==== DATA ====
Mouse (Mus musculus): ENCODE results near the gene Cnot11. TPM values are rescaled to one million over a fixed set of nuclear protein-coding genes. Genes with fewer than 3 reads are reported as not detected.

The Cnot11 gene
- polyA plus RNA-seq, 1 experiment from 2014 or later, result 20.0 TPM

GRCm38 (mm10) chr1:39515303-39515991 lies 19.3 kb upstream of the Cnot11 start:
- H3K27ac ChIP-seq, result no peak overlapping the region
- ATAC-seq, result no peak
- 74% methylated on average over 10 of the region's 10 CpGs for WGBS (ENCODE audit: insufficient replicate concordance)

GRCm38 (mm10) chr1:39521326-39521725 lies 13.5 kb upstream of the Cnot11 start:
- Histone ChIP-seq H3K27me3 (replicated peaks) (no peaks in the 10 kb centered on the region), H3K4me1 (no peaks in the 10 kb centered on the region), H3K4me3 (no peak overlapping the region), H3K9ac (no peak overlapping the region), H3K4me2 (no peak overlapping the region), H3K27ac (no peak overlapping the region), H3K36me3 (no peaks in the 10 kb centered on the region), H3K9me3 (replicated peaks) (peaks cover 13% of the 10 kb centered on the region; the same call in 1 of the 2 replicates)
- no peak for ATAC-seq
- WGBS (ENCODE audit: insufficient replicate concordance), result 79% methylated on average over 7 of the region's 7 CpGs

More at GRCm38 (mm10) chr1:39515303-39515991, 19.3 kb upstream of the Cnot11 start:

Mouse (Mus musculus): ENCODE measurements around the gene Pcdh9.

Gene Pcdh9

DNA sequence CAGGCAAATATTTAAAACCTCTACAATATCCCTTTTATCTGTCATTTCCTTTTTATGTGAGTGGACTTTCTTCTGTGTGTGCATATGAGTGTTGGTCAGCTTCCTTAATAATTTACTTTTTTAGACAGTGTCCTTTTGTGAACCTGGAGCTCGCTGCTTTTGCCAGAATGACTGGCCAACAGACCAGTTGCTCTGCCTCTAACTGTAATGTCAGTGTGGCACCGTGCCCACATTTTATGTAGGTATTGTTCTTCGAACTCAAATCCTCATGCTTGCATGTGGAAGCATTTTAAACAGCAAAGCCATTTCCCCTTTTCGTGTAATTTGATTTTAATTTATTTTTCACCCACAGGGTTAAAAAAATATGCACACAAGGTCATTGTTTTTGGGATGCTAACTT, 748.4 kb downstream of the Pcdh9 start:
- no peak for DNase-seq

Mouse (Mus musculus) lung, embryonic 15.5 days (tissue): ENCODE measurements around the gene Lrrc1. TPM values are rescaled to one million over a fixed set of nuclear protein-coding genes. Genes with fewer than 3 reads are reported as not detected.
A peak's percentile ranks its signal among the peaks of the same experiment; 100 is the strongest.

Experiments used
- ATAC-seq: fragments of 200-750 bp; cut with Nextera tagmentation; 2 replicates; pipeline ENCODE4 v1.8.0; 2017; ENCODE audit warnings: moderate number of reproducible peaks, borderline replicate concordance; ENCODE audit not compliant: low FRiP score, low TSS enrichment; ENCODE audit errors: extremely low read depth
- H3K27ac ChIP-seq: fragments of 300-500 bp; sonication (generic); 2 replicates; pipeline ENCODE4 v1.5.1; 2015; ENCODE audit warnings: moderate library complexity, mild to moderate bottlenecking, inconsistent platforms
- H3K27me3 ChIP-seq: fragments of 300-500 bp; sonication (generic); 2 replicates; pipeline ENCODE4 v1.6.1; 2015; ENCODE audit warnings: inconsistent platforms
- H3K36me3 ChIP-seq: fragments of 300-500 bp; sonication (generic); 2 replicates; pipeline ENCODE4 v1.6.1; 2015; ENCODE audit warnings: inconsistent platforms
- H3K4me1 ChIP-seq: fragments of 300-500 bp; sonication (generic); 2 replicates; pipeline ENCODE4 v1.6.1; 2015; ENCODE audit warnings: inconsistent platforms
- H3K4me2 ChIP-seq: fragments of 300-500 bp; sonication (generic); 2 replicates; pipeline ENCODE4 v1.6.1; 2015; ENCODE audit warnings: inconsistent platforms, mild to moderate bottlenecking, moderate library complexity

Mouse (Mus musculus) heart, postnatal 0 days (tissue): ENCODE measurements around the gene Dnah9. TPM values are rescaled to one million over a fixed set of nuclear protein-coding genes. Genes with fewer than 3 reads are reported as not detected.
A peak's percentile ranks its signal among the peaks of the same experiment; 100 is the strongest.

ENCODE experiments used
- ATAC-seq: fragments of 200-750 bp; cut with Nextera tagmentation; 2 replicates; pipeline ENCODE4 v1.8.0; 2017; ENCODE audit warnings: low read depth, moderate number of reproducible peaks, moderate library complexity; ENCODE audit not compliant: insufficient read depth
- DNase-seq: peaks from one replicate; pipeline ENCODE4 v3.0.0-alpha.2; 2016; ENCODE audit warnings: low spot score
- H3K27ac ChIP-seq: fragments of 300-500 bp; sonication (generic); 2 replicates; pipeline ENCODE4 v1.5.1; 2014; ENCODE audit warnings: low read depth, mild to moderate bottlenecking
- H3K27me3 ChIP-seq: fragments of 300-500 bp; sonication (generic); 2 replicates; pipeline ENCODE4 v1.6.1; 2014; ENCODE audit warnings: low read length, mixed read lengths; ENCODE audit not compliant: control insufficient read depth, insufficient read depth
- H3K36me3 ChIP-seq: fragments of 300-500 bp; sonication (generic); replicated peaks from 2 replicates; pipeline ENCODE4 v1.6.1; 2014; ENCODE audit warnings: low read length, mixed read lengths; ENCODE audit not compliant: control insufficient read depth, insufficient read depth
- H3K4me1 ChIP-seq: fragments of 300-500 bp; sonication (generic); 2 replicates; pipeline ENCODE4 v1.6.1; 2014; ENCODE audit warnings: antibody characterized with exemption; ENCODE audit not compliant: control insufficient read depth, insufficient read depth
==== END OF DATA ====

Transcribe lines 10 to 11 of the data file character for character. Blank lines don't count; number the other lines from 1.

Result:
- no peak for ATAC-seq
- WGBS (ENCODE audit: insufficient replicate concordance), result 79% methylated on average over 7 of the region's 7 CpGs